How the actual build look like.
TL;DR Link to heading
This is not a guide on how-to install and configure Linux, but a list of the components I used to build my personal Linux workstation, to avoid any compatibility issue and to exploit the best in terms of performance and stability. For who’s asking, I am using Arch Linux as my daily driver and it is configured through the Ansible playbook i made.
Introduction Link to heading
The last time I built (assembled) a PC, there still were IDE ribbon cables, the CPU didn’t strictly require a cooler, and 3Dfx was the best in class GPU you can have, floppy disk reader to boot OS (years later, BIOS became smarter enough to boot from USB or CD-ROM), no LED or other fancy stuff on the case, just a metal and cheap plastic white case with some activity led for the spinning drives and sometimes, the luckiest ones, the mythical turbo button (well to be honest the turbo button disappeared after 486 CPUs).
They were enjoyable days; Amazon or such wasn’t a thing; to buy components, you should physically go to local computer stores; the primary source of information to choose the best product were PC magazines, weekly or monthly, released on the newsstand.
What do I remember most of that days as a PC enthusiast? Three things:
- Pentium 90 with MMX extensions - the first ever X86 multimedia extensions baked into a CPU, they could add a considerable amount of FPS. Still, of course, they required new games or substantial patches, and it was very hard at the beginning to find MMX-supported games or applications, so it was quite a disappointment.
- The first 3Dfx card with bilinear filtering in action - this kind of technology changed everything; it was like having an arcade at home; everything was so smooth, fast, and sharp as never before; this was the beginning of a new era of gaming and the fast decline of arcades.
- LINUX - Still vivid memories of Installing Debian for the first time with dselect, apt-get was not yet invented, and how easy it was to finish in the land of Dependency Hell. Still, when you finally succeeded, it was mind-blowing; running in your computer a real UNIX-like system for free and having the opportunity to assemble your operating system from the ground up and making your hand dirty with terminals and stuff was very fun, and still, it is.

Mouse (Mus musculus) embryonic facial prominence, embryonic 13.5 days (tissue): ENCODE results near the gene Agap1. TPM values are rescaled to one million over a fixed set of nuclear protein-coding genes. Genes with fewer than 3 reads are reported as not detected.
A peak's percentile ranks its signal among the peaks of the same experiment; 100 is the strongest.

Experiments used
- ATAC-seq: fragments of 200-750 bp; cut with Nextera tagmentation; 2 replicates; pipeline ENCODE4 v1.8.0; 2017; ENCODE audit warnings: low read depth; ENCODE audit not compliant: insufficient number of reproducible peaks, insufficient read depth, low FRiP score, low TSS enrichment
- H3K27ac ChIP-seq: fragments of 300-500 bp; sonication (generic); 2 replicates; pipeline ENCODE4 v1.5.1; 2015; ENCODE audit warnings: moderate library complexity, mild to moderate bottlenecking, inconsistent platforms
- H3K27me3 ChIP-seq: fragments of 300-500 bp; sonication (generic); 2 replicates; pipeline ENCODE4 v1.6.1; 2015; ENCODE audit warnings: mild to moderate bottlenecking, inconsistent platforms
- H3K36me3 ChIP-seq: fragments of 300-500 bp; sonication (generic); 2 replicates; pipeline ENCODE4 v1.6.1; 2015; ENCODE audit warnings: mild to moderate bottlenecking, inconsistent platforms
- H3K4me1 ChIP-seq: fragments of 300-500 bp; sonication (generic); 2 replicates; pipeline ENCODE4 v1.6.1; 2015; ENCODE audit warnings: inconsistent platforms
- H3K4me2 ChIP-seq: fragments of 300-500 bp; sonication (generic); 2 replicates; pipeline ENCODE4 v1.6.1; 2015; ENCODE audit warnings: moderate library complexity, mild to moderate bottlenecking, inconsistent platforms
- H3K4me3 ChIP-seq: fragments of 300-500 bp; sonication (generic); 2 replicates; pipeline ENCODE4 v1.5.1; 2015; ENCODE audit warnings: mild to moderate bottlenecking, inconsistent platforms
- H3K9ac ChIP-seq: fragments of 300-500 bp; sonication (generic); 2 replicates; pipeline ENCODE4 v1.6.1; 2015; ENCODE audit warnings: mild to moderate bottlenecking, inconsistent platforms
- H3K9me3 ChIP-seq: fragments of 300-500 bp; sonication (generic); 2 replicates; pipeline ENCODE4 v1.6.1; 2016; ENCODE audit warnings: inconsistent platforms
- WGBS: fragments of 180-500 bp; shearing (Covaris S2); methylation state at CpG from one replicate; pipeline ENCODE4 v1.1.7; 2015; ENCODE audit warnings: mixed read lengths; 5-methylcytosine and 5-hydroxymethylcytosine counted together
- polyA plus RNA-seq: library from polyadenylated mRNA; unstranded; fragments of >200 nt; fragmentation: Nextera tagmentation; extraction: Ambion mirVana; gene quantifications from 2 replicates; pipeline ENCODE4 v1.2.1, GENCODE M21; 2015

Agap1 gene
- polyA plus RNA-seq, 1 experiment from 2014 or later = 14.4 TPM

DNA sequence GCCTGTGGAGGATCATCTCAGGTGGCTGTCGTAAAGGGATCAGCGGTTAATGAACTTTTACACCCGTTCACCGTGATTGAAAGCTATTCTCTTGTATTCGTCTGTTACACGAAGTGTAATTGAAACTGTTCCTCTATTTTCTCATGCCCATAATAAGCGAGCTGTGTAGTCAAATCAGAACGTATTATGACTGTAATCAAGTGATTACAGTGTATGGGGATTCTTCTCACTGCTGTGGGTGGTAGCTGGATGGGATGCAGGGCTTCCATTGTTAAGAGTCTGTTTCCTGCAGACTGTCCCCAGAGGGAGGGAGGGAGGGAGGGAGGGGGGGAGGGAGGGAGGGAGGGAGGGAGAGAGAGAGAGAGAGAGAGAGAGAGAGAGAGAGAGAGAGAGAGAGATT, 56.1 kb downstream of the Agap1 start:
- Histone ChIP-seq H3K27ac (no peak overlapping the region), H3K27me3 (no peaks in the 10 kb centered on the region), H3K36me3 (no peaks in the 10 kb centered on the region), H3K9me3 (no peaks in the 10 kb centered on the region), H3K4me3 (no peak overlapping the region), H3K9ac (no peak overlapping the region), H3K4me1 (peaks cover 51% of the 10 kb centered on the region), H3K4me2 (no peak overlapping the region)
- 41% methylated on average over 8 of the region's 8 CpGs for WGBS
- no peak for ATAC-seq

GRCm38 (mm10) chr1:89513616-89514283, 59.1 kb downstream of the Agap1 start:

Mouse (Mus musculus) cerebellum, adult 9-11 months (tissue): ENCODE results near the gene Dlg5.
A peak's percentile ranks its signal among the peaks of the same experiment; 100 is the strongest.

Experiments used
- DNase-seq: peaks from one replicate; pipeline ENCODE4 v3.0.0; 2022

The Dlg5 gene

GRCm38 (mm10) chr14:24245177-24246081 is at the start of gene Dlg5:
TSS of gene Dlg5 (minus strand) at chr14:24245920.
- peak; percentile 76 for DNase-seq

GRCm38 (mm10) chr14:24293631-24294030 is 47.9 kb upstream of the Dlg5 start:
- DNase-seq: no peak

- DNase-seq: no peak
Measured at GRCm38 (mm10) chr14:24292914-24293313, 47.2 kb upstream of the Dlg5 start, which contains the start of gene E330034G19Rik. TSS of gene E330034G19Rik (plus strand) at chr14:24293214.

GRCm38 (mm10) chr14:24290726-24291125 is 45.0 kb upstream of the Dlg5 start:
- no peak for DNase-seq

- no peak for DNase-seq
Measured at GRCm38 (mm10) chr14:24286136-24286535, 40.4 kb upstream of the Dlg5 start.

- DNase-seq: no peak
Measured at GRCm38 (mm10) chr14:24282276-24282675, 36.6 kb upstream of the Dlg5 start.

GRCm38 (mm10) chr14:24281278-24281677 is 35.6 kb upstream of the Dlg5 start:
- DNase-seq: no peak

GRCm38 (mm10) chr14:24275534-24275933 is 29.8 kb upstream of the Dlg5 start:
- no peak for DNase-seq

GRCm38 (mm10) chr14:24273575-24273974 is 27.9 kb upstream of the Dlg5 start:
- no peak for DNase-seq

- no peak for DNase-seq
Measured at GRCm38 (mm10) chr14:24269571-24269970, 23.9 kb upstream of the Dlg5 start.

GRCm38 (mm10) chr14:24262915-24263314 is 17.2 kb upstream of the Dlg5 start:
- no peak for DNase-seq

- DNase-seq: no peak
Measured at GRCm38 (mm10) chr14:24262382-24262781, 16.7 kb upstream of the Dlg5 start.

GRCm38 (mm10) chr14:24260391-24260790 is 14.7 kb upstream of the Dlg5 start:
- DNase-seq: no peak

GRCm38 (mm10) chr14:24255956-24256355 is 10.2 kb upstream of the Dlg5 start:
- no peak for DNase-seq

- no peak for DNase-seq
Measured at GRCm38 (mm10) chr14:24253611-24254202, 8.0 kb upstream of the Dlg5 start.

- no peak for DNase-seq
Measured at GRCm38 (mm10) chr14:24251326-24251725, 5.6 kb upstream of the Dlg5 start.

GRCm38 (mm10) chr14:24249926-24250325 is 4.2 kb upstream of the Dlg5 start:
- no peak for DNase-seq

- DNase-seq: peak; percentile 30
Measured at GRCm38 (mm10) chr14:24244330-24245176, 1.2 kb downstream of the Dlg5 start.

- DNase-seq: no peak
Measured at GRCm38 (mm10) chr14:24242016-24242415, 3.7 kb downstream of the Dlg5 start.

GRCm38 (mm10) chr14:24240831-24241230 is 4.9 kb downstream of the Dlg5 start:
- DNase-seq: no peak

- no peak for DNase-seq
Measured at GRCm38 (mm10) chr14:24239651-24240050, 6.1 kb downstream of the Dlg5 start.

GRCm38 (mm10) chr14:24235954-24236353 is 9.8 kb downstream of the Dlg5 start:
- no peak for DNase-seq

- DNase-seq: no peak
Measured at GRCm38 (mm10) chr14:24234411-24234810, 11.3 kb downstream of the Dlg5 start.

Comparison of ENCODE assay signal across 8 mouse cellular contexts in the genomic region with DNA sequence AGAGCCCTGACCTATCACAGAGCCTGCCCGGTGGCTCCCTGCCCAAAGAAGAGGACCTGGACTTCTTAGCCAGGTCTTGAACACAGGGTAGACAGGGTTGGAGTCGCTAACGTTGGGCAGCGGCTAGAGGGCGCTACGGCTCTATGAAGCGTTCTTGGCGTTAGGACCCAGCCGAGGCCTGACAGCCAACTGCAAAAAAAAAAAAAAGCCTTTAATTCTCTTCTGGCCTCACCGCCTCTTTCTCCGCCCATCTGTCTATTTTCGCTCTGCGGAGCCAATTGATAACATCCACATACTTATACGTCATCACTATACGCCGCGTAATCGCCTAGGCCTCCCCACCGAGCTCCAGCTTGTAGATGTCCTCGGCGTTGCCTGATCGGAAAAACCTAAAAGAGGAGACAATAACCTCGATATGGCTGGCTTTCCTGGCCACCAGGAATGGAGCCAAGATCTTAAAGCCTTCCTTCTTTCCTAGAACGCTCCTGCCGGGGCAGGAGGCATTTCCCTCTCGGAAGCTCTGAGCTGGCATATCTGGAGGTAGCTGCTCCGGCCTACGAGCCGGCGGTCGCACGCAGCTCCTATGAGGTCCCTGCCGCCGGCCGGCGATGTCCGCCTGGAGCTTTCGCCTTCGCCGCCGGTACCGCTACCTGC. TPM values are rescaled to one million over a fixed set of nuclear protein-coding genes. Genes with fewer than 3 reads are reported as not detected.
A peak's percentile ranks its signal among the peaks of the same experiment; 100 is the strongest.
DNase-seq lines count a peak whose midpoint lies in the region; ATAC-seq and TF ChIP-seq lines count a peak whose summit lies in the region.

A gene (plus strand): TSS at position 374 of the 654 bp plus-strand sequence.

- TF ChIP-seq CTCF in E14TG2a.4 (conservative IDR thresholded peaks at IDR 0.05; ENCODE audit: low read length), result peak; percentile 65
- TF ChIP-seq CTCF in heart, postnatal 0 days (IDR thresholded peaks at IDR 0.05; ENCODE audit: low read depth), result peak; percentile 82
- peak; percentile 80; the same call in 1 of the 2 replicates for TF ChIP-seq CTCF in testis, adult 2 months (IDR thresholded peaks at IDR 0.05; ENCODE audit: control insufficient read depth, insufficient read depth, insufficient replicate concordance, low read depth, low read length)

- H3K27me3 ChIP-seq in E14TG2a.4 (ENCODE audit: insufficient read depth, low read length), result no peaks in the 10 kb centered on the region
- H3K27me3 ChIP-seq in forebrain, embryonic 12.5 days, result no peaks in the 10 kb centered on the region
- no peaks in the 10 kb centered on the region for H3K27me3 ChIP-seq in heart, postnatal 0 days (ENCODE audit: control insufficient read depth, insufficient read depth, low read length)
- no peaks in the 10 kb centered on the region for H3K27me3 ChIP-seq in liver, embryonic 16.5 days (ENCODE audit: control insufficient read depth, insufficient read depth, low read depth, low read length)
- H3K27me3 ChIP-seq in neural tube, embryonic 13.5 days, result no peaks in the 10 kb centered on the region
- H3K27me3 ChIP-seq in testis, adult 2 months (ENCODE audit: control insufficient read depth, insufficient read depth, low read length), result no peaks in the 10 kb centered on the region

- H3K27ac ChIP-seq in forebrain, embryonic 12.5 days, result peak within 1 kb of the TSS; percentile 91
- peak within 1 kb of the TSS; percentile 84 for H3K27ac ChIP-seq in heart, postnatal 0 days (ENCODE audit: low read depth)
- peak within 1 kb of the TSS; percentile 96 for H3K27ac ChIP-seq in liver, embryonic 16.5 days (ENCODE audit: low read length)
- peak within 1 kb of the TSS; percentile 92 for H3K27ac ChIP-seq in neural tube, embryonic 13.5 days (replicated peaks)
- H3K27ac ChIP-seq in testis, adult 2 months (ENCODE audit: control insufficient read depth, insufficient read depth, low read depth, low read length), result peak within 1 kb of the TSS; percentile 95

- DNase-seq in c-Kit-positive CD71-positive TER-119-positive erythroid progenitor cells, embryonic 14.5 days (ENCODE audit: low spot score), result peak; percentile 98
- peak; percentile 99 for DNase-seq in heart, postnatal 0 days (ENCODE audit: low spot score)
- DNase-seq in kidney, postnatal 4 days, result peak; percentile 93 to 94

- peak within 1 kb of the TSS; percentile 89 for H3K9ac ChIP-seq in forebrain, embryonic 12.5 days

If you want to experience some nostalgia for the 90s hacker culture, you can watch the following movies:
- Hackers (1995)
- Sneakers (1992)
- The Net (1995)
- WarGames (1983)
These movies may not be the most accurate representation of hacking, but they capture the era’s spirit and can be pretty entertaining to watch.
Fast forward to nowadays and why I have chosen to assemble a PC again.
The idea was quite simple, as the work today is almost totally done at home; why be limited by using just a laptop, which is very limited in terms of computing power and expandability, when I could have run something powerful capable of making me run several browsers, containers, runtimes, and Kubernetes clusters without sacrificing performance and let me free to choose and upgrade components, the best in class for Linux compatibility.
And last but not least, I was so curious to dive deep into the modern PC building ecosystem and to get my hands dirty again.
So once the idea became a bit more solid and even thanks to some new coming projects (the best excuse ever 😎), I started to write down the workstation requirements.
Requirements Link to heading
- First and foremost, everything must run natively on Linux as a first-class citizen, and even better if the vendor supports everything baked into the Kernel.
- Air or liquid cooling, ultra-silent and power efficient.
- Integrated GPU as I don’t run games but still something powerful enough to accelerate video and desktop stuff and to drive one or multiple external 4K monitors.
- A platform still supported for at least the next 3 years to let me upgrade parts such as RAM and CPU without changing everything.
- Capable of supporting at least 128GB of ECC RAM
- At least 2 NVMe PCIe 4.0 slots and a bunch of high-speed SATA ports.
- A solid, professional-looking ATX case with plenty of room to do nice and clean cable management.
- 💰 Budget ~1500€
Software Link to heading
Regarding the operating system, it has been over 3 years since I’ve been in love with Arch Linux, after many years of Debian-based distributions like Ubuntu or generally no rolling release distributions.
Arch Linux is a “lightweight and flexible Linux distribution that tries to keep it simple.”